heavyweights (Wynonna Judd) coexist peacefully with old-timers like Earl Scruggs
and Ralph Stanley. Alison Krauss gets point for trying something different (a
soulful original song, "Only You Can Bring Me Cheer"), but she sounds
uncomfortable outside her usual down-home setting. Norah Jones (who seems out
of place, regardless), contributes a fine reading of Horace Silver's "Peace," a
Christmas song that never names the holiday. And, Alan Jackson - never a favorite
of mine - delivers an affecting rendition of "Just Put A Ribbon In Your
Hair" (first recorded by Doug Stone in 1992).
The problem is, very few of the other performances are truly memorable.
Reba McEntire, for instance, turns in a perfectly lovely - but boring - reading
of "Silent Night," and the same can be said for tracks by Ricky Skaggs
and Patty Loveless. Others, such as Rhonda Vincent's "Christmas Time At Home," fall
victim to the theory that dressing clichés in acoustic instrumentation and
Appalachian harmonies somehow makes them meaningful.
In the end, I appreciated most the songs that stayed truest to their country roots
- that is, tracks that worked up a healthy head of steam while holding fast to tradition.
In this light, cuts like Marty Stuart's simmering original "Even Santa Claus
Gets The Blues" shine brightest. But, A
Very Special Acoustic Christmas will be enjoyed best by either fans of contemporary
country or folks who listen to the nebulous "adult alternative" genre
- and I am neither.
In 2008, a curiously arbitrary compilation appeared. Playlist Plus packaged three previously discs together: Very Special Christmas 2, Very Special Christmas 3, and Very Special Acoustic Christmas. A "best of" compilation would have been welcome - something to separate the notable wheat from the abundant chaff. Playlist Plus, however, feels like Universal is just clearing off the shelves. Which they probably are. Whatever. Don't buy it.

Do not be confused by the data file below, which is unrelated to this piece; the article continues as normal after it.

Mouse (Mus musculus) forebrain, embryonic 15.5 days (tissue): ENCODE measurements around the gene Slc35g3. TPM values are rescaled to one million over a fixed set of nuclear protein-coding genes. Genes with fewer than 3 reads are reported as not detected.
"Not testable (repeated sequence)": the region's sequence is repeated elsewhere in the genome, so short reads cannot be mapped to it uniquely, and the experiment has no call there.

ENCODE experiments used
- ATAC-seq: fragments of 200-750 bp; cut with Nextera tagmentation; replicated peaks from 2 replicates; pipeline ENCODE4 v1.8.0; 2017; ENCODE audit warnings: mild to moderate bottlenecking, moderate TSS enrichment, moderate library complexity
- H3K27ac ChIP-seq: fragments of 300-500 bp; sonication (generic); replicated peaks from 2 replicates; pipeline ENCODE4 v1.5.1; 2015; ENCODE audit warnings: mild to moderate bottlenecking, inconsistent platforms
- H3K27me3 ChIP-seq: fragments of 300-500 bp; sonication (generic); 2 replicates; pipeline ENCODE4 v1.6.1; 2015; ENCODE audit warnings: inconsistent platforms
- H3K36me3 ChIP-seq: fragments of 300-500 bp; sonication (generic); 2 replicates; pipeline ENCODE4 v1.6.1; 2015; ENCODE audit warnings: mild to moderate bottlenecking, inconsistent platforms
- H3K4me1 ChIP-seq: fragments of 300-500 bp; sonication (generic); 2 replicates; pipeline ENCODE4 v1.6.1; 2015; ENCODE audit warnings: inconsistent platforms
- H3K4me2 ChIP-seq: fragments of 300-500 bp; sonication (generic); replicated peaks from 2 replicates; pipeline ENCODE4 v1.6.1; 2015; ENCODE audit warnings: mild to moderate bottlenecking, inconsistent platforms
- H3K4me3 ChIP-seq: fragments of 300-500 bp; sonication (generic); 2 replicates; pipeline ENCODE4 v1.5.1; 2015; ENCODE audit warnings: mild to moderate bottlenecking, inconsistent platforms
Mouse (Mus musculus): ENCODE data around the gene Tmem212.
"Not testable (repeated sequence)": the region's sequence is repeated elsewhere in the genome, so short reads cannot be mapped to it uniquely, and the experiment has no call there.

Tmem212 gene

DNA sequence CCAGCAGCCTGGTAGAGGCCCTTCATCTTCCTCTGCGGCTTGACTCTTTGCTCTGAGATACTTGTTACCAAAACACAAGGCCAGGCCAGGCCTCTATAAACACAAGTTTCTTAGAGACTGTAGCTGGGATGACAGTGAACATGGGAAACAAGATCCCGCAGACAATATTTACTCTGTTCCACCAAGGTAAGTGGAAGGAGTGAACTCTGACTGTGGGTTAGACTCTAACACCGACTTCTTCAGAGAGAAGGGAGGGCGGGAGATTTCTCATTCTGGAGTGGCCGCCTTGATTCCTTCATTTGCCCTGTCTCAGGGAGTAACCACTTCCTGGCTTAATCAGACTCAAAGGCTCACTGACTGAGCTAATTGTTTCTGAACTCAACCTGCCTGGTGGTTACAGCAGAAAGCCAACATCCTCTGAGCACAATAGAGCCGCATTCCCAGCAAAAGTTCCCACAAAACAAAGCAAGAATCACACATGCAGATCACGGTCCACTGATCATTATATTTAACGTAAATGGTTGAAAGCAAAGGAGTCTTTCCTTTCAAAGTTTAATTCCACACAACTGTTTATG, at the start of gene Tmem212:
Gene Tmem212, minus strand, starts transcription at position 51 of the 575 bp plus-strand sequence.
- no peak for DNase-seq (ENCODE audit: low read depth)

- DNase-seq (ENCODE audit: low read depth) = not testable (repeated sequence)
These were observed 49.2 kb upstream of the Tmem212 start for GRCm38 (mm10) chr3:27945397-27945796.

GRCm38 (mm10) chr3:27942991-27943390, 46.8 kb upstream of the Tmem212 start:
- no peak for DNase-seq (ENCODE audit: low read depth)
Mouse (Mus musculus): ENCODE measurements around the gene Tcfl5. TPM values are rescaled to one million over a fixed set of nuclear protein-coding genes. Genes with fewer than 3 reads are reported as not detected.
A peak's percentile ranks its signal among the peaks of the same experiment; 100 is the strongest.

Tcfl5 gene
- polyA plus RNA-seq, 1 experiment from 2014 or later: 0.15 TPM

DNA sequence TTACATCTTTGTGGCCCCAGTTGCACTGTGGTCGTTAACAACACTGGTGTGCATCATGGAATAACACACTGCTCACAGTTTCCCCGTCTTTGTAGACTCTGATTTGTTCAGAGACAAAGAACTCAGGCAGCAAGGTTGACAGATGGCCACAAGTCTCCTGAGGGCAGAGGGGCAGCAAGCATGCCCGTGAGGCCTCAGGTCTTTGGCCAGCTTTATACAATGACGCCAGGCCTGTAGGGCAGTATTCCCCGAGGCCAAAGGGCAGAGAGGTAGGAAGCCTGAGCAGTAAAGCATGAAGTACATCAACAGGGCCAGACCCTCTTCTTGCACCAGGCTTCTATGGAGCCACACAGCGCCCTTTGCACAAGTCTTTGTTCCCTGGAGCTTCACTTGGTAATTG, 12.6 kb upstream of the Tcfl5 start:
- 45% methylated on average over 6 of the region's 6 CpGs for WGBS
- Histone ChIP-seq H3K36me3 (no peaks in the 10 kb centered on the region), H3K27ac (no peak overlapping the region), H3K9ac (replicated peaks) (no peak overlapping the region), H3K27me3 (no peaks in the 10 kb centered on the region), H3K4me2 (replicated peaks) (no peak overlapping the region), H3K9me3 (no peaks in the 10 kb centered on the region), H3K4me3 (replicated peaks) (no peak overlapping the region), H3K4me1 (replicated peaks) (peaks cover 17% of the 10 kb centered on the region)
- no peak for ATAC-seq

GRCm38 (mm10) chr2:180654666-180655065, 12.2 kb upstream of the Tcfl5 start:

The same conclusion, sadly, can drawn concerning A Very Special Christmas 7 (2009). Maybe it's my advancing age versus the tween-oriented roster (Miley Cyrus, Colbie Caillat), or maybe it's my perpetual overload of Christmas music - but this is a horrible, irredeemable record. Save yourself the frustration and donate your money directly to the Special Olympics.
In 2012, on the 25th anniversary of the original album (am I that old?), we got two more installments: the pop/rock package 25 Years Bringing Joy To The World and the religious collection Today's Top Christian Artists Bringing Peace On Earth. Both of them raised the bar from Very Special Christmas 7, but they still didn't inspire me to rush to the shops and plunk down my dollars. As for the former, it contains plenty of star power (Jason Mraz, Christina Aguilera, Rascal Flatts, Dave Matthews), but I was drawn mainly to the "new" Cheap Trick song "I Want You For Christmas," which the veteran power poppers fashioned from their greatest hit, "I Want You To Want Me." Concerning the latter, I will remain gracious by paraphrasing Jackson Browne: I am a heathen and a pagan, but I remain on the side of Jesus - philosophically, if not musically. [top of page]